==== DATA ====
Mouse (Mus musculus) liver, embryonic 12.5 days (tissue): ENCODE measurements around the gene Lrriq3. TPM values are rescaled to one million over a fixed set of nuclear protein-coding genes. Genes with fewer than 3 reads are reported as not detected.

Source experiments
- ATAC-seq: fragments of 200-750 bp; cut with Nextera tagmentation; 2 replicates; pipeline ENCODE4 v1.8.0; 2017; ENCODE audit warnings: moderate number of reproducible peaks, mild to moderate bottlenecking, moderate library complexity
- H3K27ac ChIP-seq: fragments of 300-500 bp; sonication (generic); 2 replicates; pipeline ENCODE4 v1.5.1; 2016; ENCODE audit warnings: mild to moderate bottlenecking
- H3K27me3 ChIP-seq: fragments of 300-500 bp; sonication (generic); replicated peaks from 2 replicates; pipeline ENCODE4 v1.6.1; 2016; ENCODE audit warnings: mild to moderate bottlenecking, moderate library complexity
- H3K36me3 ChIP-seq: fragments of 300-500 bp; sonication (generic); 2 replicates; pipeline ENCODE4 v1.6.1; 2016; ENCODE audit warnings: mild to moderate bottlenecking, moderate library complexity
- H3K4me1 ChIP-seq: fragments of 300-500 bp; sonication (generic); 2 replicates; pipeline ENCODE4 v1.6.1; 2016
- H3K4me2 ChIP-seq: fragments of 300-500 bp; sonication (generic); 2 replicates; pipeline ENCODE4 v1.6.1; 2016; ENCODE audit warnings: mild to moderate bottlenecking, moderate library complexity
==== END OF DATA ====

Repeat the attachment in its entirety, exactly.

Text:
Mouse (Mus musculus) liver, embryonic 12.5 days (tissue): ENCODE measurements around the gene Lrriq3. TPM values are rescaled to one million over a fixed set of nuclear protein-coding genes. Genes with fewer than 3 reads are reported as not detected.

Source experiments
- ATAC-seq: fragments of 200-750 bp; cut with Nextera tagmentation; 2 replicates; pipeline ENCODE4 v1.8.0; 2017; ENCODE audit warnings: moderate number of reproducible peaks, mild to moderate bottlenecking, moderate library complexity
- H3K27ac ChIP-seq: fragments of 300-500 bp; sonication (generic); 2 replicates; pipeline ENCODE4 v1.5.1; 2016; ENCODE audit warnings: mild to moderate bottlenecking
- H3K27me3 ChIP-seq: fragments of 300-500 bp; sonication (generic); replicated peaks from 2 replicates; pipeline ENCODE4 v1.6.1; 2016; ENCODE audit warnings: mild to moderate bottlenecking, moderate library complexity
- H3K36me3 ChIP-seq: fragments of 300-500 bp; sonication (generic); 2 replicates; pipeline ENCODE4 v1.6.1; 2016; ENCODE audit warnings: mild to moderate bottlenecking, moderate library complexity
- H3K4me1 ChIP-seq: fragments of 300-500 bp; sonication (generic); 2 replicates; pipeline ENCODE4 v1.6.1; 2016
- H3K4me2 ChIP-seq: fragments of 300-500 bp; sonication (generic); 2 replicates; pipeline ENCODE4 v1.6.1; 2016; ENCODE audit warnings: mild to moderate bottlenecking, moderate library complexity